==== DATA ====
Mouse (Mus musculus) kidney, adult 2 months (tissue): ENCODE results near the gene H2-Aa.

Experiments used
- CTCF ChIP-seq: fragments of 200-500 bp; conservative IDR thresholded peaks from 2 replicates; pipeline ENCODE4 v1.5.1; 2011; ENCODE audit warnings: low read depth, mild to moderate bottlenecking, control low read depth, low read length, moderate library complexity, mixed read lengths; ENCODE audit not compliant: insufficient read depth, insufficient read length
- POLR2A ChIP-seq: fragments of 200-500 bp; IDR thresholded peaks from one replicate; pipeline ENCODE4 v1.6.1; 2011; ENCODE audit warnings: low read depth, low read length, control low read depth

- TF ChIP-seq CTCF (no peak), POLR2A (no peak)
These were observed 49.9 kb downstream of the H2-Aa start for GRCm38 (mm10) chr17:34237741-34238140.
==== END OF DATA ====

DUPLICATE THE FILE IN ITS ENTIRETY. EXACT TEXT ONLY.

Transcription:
Mouse (Mus musculus) kidney, adult 2 months (tissue): ENCODE results near the gene H2-Aa.

Experiments used
- CTCF ChIP-seq: fragments of 200-500 bp; conservative IDR thresholded peaks from 2 replicates; pipeline ENCODE4 v1.5.1; 2011; ENCODE audit warnings: low read depth, mild to moderate bottlenecking, control low read depth, low read length, moderate library complexity, mixed read lengths; ENCODE audit not compliant: insufficient read depth, insufficient read length
- POLR2A ChIP-seq: fragments of 200-500 bp; IDR thresholded peaks from one replicate; pipeline ENCODE4 v1.6.1; 2011; ENCODE audit warnings: low read depth, low read length, control low read depth

- TF ChIP-seq CTCF (no peak), POLR2A (no peak)
These were observed 49.9 kb downstream of the H2-Aa start for GRCm38 (mm10) chr17:34237741-34238140.